Smokers and Their Babies

Smokers and Their Babies

A news story appeared in the past month that should be of interest to fathers and mothers who smoke and who have young children.

The Environmental Influences on Child Health Outcomes (ECHO) program, a nationwide effort to test some 1,200 children. has been completed. (See “Babies at greater risk from 2nd-hand smoke, study finds,” Fort Worth Star-Telegram, Dec. 16, 2018). The results were alarming.

This study discovered that up to 15 percent of the studied children had “levels of cotinine, a byproduct of the body’s breakdown of nicotine,” “comparable with what would be found in an adult smoker.” Some “63 percent of babies and young children had levels of cotinine,” and this indicates “evidence of significant exposure to second- and third-hand smoke.”

Lisa M. Gatzke-Kopp, the lead author of the study, says “it was definitely more than we expected, and it’s scary.” She says that “smoke continues on in the environment even after the cigarette is out.”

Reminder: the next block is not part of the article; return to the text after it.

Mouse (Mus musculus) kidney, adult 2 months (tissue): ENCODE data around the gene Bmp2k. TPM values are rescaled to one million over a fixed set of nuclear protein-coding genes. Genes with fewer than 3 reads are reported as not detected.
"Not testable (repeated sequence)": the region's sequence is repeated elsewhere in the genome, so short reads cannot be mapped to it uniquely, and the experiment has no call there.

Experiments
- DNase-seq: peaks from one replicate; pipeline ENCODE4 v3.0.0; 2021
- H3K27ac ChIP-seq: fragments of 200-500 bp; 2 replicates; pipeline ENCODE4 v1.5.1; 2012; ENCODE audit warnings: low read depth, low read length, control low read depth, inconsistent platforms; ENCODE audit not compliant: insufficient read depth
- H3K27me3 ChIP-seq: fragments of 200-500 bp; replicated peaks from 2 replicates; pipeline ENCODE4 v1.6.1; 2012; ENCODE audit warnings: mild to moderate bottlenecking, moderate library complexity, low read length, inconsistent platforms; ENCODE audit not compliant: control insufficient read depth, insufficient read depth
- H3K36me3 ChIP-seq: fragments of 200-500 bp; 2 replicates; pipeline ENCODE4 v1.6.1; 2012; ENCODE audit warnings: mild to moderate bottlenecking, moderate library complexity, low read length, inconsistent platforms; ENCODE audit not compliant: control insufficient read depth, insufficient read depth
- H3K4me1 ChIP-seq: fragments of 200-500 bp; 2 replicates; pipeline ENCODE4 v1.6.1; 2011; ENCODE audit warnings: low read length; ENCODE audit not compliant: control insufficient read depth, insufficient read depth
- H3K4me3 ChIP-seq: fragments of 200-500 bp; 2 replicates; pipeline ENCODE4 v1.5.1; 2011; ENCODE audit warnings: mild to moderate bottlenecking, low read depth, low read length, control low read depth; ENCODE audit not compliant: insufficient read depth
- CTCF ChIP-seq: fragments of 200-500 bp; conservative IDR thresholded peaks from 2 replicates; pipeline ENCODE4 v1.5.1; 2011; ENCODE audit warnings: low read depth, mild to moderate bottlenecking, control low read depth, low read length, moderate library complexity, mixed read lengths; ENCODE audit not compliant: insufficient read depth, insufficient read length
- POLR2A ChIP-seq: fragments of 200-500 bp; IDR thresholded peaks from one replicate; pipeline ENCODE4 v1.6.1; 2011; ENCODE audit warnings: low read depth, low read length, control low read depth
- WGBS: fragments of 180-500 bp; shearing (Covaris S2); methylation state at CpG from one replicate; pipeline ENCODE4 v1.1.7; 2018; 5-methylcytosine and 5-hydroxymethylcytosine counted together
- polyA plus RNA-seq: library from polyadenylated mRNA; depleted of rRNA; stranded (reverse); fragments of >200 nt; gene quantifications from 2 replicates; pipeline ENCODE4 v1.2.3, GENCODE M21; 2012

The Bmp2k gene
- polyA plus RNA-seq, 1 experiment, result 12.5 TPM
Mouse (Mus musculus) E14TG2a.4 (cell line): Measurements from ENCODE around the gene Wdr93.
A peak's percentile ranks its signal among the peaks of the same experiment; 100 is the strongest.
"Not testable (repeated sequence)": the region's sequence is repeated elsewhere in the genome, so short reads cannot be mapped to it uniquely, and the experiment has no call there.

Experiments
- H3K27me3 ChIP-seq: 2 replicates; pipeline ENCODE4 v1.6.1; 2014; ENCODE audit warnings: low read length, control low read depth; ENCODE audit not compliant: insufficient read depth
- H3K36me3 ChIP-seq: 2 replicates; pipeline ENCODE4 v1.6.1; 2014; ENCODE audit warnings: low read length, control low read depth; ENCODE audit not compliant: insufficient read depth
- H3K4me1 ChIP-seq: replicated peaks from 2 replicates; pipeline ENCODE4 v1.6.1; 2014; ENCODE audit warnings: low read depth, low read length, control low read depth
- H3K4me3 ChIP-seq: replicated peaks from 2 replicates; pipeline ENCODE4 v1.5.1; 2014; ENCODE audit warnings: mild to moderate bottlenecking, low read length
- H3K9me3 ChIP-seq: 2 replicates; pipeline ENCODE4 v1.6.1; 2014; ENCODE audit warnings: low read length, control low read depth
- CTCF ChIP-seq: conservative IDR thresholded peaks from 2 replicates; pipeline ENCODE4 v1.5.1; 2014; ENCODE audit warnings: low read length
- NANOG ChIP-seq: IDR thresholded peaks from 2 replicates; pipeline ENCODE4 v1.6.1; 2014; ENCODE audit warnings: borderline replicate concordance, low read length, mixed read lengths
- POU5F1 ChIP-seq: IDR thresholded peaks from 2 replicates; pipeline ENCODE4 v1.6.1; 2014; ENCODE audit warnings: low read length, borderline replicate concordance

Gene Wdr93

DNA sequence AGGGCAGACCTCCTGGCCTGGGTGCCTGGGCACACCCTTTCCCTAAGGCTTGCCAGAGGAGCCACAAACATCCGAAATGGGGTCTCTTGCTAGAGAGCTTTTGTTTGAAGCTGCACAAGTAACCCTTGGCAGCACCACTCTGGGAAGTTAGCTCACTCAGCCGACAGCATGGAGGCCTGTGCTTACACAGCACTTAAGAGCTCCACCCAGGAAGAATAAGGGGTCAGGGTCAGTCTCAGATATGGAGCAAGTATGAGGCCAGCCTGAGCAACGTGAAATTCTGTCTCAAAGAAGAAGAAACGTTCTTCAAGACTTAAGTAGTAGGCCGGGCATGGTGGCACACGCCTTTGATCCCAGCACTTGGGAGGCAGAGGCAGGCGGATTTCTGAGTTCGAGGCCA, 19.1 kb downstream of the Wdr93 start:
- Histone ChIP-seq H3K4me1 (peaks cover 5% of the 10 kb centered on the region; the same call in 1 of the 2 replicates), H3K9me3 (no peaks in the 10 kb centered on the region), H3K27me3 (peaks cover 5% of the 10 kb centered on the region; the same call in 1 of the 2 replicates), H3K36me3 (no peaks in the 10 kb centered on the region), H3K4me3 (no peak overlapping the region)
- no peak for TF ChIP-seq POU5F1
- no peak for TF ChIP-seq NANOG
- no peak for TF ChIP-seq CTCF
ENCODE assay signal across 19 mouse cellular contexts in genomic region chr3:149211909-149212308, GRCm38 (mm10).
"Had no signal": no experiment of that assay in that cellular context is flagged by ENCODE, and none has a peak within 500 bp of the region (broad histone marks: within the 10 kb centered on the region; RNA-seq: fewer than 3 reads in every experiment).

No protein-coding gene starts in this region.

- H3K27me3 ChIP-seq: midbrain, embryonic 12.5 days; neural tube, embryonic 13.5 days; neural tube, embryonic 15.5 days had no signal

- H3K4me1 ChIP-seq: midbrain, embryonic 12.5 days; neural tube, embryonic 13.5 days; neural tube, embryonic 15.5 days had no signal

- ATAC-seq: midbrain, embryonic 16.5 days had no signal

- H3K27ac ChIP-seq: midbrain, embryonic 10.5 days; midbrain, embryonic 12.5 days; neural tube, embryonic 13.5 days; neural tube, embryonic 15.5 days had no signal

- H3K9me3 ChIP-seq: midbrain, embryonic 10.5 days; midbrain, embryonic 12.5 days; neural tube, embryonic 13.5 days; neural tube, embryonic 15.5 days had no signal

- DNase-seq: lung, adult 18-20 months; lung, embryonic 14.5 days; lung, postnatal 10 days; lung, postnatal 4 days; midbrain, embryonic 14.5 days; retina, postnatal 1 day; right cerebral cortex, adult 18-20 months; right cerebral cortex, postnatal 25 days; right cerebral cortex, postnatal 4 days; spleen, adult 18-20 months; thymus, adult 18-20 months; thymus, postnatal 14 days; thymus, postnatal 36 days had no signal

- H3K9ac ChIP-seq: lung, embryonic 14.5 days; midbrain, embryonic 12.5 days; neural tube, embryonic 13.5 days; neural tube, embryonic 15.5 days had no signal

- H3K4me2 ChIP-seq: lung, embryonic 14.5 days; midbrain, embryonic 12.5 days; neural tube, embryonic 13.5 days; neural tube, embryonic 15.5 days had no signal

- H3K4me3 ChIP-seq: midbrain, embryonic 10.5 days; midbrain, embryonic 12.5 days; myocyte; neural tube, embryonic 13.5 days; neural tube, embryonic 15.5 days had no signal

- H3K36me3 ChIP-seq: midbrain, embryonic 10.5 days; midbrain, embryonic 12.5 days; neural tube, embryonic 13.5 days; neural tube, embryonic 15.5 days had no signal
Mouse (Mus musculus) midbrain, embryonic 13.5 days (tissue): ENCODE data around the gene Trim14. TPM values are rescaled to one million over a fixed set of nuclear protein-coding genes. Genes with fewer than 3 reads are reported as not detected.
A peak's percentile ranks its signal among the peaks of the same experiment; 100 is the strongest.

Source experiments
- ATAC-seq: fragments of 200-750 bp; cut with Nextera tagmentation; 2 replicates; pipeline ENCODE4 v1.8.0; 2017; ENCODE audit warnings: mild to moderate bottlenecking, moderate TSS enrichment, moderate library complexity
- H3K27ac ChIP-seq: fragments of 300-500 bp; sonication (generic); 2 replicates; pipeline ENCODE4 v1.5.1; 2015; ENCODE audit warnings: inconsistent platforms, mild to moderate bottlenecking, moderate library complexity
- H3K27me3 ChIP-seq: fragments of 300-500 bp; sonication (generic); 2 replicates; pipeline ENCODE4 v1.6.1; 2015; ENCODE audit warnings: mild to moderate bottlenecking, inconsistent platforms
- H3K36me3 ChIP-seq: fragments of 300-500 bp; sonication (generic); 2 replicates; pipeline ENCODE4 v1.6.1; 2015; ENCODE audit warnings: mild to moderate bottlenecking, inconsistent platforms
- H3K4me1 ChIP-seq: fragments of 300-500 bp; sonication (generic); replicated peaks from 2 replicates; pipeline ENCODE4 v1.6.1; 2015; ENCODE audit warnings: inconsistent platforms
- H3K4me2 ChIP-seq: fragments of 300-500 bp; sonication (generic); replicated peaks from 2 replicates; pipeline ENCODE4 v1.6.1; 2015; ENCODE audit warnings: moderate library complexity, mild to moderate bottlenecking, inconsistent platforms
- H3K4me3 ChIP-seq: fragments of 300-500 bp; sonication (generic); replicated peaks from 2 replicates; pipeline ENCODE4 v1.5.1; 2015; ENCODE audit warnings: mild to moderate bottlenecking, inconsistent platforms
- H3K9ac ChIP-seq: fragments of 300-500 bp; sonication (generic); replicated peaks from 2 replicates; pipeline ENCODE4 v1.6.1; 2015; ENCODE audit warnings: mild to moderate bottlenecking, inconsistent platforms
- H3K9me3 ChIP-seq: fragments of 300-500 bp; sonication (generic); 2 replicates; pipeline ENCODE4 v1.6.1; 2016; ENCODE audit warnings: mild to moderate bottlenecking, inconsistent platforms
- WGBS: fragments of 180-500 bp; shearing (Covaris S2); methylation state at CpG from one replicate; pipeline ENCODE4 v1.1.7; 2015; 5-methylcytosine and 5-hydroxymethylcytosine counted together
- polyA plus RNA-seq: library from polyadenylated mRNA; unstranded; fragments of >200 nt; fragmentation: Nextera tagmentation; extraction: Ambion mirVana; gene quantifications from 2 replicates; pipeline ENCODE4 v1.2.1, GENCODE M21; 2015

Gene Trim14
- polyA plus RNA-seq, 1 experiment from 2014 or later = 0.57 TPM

We think that some adult smokers with young children believe that as long as they don’t give a cigarette to a baby, the child is safe and unaffected. This study shows the opposite. If a child is in a home where tobacco is used, that child will be affected adversely in some way.

It is probably safe to say that the smoking adult who thinks that he is harming only his own body (through cancer, heart disease, and many other diseases) is also harming his or her baby or young child. In this way, we can safely say that the adult sins against the child! As Paul writes, “Love does no wrong to a neighbor; therefore love is the fulfillment of the law” (Romans 13:10). This means that the parent (or others) who harms the child through using tobacco really doesn’t have genuine love. He harms and sins against his child. If you are one of these, I urge you to repent and begin to truly love your family.

–Richard Hollerman

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